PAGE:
|Recent Forum Topics Gobbo Loony Skill up...||Problems matching te...||Is kicking first wit...|
Dwarves are very reliable and powerful at what they are good at: blocking and staying on the pitch. However, they are also extremely limited. If forced to play outside their comfort zone, Dwarves can be made to look very foolish. On the other hand, if they can force their opponent to play their game, Dwarves can appear unstoppable.
All players start with Block (except Runners). All players (except Runners) have access to Strength skills (including the very powerful Guard and almost-as-powerful Mighty Blow and Pilling On). Most players have AV 9. All players have Thick Skull. Team Re-rolls are cheap. Skills like Frenzy, Dauntless and Tackle which are useful for dealing with certain tricky opponents are available on the starting roster.
The net result of this is that Dwarves can two dice (and occasionally one die) block very reliably. They also don't need to worry too much about getting blocked themselves occasionally since high Av and Thick Skull tend to keep them on the pitch.
Very slow. Dwarf offences are rarely quick affairs. If your opponent gets a 2-0 lead you've probably had it. In addition, Dwarves can often be easily stalled on if they've been drawn out of position.
Poor agility on all except four players. If these players (or just some of them) are eliminated, things look quite bad and options are considerably reduced. When the ball goes loose, often it just won't be accessible to one of these players (who are still relatively slow and unagile).
Only average base St. Dwarves are only strong as a unit. They don't have individuals like Mummies, or Black Orcs who can sometimes be dominant even without much support. Dwarves can find themselves outweighed in the long run by teams (Orcs, Chaos) who, like them, have lots of Strength skills but have high base ST too (and often higher Ag and Ma too).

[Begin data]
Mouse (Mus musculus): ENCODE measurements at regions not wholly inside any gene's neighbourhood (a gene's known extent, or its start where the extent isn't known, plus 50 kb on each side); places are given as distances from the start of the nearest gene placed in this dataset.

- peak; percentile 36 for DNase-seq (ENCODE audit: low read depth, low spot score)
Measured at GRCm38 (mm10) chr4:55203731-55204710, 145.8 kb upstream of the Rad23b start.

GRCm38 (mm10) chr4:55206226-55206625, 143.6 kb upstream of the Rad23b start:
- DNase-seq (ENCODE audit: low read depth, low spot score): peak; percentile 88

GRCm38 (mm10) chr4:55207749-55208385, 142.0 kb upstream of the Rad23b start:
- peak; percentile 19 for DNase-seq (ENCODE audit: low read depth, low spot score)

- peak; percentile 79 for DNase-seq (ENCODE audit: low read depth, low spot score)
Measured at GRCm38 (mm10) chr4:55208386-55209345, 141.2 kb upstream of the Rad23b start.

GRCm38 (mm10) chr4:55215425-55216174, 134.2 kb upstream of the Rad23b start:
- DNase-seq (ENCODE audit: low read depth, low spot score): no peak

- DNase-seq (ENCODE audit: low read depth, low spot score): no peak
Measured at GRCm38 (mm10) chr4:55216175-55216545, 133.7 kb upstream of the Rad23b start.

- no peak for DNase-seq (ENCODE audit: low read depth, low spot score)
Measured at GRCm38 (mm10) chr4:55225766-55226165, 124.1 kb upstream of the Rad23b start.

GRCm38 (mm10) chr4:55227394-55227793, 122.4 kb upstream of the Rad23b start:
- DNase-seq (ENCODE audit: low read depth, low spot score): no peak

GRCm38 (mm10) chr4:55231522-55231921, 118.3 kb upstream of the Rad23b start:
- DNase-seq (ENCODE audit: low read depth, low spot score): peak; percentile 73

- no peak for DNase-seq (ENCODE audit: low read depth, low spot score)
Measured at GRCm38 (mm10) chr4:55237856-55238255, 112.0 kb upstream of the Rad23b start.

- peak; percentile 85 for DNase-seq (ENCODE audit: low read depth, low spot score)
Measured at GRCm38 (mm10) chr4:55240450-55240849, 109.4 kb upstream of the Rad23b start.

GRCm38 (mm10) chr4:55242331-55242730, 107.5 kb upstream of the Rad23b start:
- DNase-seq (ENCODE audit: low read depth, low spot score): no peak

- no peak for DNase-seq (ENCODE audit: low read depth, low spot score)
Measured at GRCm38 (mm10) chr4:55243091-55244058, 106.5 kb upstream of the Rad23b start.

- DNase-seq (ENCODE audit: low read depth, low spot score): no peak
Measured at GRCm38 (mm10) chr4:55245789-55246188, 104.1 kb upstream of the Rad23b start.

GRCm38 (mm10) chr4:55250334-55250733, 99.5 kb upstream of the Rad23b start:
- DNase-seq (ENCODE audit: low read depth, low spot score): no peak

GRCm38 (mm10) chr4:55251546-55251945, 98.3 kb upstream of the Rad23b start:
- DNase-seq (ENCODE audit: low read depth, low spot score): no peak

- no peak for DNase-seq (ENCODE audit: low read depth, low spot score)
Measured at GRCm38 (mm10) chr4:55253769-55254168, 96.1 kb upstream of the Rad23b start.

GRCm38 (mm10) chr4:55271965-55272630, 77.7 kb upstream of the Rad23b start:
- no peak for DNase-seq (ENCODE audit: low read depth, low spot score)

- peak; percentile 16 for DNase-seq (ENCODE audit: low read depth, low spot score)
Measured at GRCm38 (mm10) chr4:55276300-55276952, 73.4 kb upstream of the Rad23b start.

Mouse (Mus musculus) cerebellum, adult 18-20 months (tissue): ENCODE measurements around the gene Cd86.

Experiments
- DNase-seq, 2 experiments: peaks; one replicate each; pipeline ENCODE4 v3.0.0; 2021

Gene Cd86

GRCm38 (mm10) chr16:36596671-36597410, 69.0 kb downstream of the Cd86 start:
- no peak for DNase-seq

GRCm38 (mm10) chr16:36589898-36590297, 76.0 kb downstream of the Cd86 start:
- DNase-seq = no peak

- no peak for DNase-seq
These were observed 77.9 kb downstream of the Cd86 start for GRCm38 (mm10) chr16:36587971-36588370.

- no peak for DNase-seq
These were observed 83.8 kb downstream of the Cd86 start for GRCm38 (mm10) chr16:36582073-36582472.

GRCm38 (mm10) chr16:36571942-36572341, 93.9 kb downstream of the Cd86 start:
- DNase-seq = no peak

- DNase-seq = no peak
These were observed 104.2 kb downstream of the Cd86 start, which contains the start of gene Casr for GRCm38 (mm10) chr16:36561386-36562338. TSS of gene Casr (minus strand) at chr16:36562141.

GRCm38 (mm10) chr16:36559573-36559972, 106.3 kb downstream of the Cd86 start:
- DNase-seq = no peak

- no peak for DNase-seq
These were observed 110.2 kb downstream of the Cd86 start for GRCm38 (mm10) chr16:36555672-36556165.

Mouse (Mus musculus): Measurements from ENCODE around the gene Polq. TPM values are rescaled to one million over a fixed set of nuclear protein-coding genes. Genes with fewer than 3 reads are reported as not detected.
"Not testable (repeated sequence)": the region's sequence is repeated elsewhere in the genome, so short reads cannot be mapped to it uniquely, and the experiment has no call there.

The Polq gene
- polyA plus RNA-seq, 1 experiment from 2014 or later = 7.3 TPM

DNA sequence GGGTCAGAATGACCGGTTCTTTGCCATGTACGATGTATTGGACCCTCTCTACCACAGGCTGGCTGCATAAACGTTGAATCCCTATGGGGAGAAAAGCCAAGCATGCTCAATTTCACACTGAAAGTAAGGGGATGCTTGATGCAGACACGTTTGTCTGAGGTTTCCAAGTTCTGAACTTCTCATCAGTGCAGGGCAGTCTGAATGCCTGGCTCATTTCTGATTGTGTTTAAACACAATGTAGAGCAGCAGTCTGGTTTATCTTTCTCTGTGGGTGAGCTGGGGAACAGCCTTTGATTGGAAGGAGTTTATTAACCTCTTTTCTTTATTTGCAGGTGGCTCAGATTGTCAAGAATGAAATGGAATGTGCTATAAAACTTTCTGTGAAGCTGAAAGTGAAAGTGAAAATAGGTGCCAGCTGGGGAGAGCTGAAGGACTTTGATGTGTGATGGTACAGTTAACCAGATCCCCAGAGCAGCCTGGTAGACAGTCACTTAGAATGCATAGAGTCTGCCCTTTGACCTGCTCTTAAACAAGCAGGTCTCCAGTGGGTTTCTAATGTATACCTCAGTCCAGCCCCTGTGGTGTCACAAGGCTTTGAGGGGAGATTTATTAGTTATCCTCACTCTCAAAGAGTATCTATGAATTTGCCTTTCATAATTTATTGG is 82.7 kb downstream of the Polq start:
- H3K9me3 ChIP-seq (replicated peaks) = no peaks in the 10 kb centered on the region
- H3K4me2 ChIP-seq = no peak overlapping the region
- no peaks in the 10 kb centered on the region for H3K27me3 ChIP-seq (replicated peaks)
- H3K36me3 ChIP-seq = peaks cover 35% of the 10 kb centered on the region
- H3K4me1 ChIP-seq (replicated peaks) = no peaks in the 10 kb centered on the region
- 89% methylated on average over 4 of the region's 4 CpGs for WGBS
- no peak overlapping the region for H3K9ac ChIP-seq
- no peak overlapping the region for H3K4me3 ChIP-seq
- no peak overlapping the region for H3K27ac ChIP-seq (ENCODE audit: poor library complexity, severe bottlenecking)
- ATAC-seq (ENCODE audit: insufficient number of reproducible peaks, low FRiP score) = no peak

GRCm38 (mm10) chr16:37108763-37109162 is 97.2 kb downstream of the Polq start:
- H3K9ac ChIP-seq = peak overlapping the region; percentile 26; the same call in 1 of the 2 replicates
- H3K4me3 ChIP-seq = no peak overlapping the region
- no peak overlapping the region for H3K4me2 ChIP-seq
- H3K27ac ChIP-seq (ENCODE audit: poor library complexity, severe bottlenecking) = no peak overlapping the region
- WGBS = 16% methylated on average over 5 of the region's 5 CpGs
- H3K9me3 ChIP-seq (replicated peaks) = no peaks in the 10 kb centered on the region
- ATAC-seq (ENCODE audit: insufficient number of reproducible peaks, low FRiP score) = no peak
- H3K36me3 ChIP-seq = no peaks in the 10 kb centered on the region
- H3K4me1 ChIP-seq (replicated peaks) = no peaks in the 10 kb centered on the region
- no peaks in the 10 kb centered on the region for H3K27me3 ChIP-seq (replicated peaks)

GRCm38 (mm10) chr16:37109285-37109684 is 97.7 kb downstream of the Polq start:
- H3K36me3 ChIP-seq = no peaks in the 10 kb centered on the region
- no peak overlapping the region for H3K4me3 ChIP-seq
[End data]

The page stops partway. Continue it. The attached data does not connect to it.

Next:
Good player positioning is crucial for Dwarven teams, especially when defending. Once a Dwarf team gets slightly out of position, they often see the opponents ball carrier running for the end zone, with a screen of players in the way and no way to stop it. When defending, try to keep players mobile rather than throwing them into the fray. Try to tie up several opponents, especially powerful ones with your Blockers. Keep your faster (and mostly softer) players spread out behind your Blocker wall and quite deep as well. Try to keep them central so they can respond to threats down both wings. Don't attempt to go after the ball unless your opponent makes a big mistake. In offense, keep a core of compact players caging and blocking and blitzing up the centre of the field, advancing slowly towards the end zone. At the same time, try to manoeuvre some players along the wings or through any cracks that appear deep into your opponents half of the pitch. The idea is that you can link with these players to make big territory gains for your cage when the right moment presents itself.